Luca Trevisani


According to Epicurus, the essence of things resides in atoms, which, infinite in number, move in infinite space. Their eternal movement is not a simple dispersion, but rather a fall, subject to a slight swerve, or clinamen. It is this eventual deviation from the straight line that allows them to accumulate. “Clinamen” is the title of Luca Trevisani’s exhibition, which comprises five pieces from 2006, including a video of the same name. Shot on a skateboard ramp, it shows a series of ice spheres that roll down, bump against each other, break apart, and melt as they follow the ramp’s path. Trevisani seems to choose shots that transform the space into a pure intersection of rationalist lines, but with the ambiguity of a de Chirico–esque metaphysical piazza.

Accumulation and proliferation are two recurring concepts in Trevisani’s work—metaphors for thought processes that proceed according to an impenetrable and nonlinear logic, in continuous development and transformation. In the interview printed in the gallery press release, the artist states that he is interested in the liberation of energy: in the expansion of material and in the passage from one physical state to another—ice, water; solid, geometric form and unstable liquid; in light and in time. Gibbosa e sfuggente (Lumpy and Elusive) is a pair of nylon spheres, velvety to the touch, which illustrate the phases of the moon. Partirei dall’acqua (I Would Start Out From the Water) is a sphere made of resin. The transparent material captures the light, and inside the sphere is an hourglass.

Trevisani’s thought finds expression in his precise formal research and in the warmth of the sensitive, soft material. Lo Savio’s Halfpipe and Du soleil, de la lumière, des spheres, de la glace (Of sun, light, spheres, ice) are both sculptural pieces with tactile and seductive surfaces in resin and paraffin. Both are reworkings of the architectural and spatial relationships of the skateboard ramp, through a process of formal analysis. The vertical slope of the two mini-ramps, down which streams of paraffin and gel slide (Lo Savio’s Halfpipe), has a counterpart in the irregular void carved into a shiny cube, in the second piece, which, in a single mark, synthesizes the curvilinear wave of the ramp and that of the model for Francesco Lo Savio’s Maison au soleil, 1962, from which it was cast. Lo Savio, in his conceptual investigation of pure, minimal forms, from 1958 to 1963 explored the relation between form and light, considering the former as a device for making the latter visible and seeing the work as a process in a state of continual change. Again in the interview, Trevisani provides a clue, saying that the light and dynamism in Lo Savio’s works fascinate him on account of their musicality: “Because it has to do with understanding the life of matter, and existence in general, as a continuous flux, made by pulsations of different intensities.” Emotion may have been banished in favor of a conceptual approach in the work of this twenty-seven-year-old artist, but, as he reminds us, it is in the mobile versatility of the idea turned into form and material that existence comes to life.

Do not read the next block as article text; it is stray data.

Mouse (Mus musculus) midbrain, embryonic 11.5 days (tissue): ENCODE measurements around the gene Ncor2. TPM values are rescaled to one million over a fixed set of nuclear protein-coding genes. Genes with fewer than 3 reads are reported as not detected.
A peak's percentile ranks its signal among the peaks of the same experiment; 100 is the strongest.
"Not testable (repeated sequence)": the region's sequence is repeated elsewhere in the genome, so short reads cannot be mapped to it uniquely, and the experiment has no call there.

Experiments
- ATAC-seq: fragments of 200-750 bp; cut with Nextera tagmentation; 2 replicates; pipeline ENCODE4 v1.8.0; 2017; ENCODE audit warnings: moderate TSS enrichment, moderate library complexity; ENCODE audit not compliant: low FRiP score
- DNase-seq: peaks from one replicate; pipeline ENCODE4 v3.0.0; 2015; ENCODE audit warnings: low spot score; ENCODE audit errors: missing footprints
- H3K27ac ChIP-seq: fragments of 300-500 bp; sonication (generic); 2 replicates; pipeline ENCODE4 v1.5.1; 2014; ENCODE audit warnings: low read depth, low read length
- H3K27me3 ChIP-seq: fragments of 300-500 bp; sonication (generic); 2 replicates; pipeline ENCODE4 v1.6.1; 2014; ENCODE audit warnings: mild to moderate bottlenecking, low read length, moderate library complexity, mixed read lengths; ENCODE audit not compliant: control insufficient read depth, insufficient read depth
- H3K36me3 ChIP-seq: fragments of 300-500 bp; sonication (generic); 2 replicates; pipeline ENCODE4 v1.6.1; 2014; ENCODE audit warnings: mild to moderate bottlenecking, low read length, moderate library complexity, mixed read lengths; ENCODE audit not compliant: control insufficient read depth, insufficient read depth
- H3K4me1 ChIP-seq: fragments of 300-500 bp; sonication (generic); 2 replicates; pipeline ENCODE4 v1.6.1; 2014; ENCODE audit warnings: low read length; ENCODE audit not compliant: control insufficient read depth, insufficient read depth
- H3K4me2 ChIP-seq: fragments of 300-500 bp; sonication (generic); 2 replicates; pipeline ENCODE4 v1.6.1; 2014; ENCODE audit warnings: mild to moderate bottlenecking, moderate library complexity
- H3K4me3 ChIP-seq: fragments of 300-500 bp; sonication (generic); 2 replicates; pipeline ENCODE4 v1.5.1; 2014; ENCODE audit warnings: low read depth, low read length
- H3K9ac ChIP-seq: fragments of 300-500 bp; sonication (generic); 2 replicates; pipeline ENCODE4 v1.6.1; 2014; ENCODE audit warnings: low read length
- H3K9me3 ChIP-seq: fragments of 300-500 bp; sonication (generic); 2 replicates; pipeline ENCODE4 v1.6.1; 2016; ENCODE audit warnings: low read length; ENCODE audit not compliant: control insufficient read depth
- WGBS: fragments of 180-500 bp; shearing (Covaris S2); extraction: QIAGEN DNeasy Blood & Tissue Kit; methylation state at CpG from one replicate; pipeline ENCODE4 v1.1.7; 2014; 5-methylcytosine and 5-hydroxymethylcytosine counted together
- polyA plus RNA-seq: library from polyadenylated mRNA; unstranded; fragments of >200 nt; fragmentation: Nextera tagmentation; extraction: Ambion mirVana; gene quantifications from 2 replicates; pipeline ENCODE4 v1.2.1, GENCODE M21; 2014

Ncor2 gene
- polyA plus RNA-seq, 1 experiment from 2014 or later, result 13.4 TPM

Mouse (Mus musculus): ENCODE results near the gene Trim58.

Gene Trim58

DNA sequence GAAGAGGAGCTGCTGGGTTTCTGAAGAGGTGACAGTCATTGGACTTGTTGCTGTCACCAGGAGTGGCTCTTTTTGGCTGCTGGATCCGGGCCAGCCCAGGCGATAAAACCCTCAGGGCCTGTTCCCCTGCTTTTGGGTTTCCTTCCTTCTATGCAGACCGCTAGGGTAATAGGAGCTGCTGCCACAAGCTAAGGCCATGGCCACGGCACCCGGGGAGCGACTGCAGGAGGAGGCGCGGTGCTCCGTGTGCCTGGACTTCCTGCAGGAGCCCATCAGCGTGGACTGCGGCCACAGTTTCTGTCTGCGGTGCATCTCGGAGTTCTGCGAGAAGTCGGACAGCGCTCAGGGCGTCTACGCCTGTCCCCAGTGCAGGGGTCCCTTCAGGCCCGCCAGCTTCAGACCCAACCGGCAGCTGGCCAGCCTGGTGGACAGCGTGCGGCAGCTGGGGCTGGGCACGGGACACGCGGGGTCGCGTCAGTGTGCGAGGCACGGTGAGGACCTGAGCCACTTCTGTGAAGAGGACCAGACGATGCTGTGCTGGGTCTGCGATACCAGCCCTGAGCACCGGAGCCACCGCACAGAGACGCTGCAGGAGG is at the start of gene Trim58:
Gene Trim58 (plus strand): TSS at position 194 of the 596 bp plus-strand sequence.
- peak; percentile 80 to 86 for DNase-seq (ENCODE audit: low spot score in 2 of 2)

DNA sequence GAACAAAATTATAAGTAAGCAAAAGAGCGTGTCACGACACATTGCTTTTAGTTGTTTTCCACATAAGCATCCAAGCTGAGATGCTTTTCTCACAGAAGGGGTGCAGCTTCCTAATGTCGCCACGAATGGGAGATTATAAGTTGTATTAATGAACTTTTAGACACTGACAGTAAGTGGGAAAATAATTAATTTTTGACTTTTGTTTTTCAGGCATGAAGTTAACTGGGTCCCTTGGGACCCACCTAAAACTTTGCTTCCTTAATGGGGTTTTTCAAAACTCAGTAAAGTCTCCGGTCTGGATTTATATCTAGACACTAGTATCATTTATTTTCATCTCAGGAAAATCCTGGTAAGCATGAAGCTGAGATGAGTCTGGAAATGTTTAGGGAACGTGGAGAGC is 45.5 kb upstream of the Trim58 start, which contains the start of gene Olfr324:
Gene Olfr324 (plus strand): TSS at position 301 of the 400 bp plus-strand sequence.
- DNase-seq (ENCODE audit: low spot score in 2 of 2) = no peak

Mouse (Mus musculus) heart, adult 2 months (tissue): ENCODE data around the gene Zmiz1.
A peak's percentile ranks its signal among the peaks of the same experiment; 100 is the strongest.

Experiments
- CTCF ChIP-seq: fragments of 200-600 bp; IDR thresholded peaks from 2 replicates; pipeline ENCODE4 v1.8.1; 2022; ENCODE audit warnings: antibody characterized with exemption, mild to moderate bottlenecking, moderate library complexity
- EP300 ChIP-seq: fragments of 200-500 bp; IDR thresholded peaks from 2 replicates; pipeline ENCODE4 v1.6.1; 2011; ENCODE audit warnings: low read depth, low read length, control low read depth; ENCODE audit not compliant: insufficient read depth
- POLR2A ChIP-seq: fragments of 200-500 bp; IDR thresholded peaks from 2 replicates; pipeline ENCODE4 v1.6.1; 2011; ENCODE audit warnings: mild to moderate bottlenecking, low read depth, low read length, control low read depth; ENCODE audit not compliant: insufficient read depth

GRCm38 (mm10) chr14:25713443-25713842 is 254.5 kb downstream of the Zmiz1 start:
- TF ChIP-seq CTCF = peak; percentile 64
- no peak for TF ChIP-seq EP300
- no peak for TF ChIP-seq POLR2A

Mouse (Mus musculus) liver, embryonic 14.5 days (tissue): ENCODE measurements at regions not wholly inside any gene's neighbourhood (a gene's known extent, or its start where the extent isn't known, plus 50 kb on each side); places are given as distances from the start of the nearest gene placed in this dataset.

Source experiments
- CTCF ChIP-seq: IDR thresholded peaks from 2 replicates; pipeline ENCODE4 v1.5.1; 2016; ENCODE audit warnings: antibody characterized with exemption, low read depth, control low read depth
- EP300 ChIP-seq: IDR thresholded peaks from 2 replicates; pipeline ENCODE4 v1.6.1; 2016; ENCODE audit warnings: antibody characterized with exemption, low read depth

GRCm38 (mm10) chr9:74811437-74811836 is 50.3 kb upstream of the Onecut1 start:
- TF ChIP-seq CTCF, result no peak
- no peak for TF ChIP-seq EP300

Alessandra Pioselli

Translated from Italian by Marguerite Shore.